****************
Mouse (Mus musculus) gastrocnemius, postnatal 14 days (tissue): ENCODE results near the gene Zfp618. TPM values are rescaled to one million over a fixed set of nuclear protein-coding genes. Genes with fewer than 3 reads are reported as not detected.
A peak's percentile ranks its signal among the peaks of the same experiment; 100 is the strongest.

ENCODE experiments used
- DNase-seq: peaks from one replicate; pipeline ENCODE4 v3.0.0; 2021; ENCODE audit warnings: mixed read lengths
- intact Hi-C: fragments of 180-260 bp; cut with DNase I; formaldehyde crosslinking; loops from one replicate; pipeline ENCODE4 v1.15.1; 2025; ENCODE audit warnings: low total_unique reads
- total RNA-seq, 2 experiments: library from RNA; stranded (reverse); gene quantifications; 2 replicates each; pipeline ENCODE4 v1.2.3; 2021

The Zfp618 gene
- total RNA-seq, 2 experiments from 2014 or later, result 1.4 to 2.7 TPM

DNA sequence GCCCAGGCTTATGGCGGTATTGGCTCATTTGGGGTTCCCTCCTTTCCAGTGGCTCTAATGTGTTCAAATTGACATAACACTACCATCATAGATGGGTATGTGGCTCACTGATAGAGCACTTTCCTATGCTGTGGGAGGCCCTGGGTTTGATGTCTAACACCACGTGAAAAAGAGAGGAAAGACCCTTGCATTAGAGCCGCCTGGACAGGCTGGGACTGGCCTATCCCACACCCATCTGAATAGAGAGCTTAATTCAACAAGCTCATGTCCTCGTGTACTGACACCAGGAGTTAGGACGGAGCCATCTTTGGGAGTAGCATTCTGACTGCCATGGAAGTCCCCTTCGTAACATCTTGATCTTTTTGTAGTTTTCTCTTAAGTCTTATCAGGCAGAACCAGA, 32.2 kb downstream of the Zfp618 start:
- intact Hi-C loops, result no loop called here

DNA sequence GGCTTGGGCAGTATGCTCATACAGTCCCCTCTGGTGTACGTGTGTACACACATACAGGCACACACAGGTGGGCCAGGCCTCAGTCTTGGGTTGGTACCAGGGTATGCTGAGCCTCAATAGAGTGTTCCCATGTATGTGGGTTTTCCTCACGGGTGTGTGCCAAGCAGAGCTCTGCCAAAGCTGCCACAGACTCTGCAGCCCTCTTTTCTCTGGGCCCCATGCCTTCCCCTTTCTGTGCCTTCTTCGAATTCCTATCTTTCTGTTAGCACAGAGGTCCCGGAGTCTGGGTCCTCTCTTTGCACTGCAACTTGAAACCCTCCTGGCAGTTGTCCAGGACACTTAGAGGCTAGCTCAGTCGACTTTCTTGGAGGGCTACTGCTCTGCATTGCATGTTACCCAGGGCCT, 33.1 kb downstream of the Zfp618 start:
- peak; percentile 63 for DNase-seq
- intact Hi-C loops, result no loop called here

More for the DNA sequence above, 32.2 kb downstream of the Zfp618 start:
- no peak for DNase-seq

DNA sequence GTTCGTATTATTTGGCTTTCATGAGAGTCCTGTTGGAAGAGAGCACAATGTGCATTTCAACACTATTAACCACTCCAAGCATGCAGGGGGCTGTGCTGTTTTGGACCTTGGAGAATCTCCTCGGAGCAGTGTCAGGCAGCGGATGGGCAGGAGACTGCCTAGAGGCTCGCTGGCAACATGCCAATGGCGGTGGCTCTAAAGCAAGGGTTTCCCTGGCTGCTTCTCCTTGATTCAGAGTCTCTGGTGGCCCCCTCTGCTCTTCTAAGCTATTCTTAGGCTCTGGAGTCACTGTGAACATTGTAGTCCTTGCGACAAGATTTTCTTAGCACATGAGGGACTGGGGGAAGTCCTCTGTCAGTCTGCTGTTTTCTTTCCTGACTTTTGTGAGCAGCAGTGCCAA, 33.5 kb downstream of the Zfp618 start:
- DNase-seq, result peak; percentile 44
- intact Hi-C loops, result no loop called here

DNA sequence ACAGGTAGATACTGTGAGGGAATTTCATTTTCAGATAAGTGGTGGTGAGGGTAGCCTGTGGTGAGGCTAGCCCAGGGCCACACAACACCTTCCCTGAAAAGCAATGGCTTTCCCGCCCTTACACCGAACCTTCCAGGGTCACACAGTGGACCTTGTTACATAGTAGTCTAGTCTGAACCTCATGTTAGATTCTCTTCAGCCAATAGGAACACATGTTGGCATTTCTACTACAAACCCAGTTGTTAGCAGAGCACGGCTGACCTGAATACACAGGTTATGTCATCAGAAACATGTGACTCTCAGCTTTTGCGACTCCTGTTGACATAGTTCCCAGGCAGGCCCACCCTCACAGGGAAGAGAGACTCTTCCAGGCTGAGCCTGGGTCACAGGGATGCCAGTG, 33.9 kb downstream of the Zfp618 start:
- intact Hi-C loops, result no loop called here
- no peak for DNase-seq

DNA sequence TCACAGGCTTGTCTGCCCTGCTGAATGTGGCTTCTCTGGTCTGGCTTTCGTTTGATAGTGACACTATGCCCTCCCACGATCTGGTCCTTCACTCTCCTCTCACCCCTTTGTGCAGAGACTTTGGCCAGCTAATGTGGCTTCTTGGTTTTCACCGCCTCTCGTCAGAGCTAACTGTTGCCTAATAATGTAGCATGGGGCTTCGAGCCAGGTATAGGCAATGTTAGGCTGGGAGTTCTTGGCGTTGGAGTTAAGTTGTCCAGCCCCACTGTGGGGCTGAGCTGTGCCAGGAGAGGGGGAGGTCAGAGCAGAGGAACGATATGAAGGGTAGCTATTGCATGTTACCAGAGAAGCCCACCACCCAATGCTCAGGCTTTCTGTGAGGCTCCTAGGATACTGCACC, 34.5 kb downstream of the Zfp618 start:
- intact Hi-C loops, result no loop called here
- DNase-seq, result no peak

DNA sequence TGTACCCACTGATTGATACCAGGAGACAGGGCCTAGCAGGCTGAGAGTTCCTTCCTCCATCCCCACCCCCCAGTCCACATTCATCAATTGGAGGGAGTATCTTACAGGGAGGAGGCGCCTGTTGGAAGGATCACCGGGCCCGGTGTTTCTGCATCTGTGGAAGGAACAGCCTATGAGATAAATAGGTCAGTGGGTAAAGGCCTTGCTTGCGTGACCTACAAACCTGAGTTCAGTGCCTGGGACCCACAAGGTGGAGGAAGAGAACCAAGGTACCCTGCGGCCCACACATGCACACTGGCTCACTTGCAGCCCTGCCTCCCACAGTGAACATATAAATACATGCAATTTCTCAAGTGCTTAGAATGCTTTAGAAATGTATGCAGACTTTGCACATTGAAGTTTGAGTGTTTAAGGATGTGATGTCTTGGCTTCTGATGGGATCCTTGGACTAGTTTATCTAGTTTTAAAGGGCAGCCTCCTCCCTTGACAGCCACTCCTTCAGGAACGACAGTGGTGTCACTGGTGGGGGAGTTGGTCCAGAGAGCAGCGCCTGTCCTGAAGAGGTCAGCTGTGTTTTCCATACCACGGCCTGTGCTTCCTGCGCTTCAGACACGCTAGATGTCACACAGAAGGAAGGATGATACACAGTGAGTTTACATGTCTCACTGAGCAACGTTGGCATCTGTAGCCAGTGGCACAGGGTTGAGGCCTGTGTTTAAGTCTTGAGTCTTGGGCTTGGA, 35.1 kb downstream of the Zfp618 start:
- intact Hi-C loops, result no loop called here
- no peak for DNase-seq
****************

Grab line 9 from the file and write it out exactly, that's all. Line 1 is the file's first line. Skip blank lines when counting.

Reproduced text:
DNA sequence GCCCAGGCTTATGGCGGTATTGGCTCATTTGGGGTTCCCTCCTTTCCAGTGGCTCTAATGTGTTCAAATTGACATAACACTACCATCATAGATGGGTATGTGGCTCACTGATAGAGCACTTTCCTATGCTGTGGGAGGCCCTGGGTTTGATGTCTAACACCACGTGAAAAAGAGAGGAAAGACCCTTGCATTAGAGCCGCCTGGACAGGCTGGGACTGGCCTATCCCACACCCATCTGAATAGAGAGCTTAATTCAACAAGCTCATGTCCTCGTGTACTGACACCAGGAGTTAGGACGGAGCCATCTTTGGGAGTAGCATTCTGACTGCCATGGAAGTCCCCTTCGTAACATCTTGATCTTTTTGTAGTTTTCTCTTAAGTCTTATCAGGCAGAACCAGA, 32.2 kb downstream of the Zfp618 start: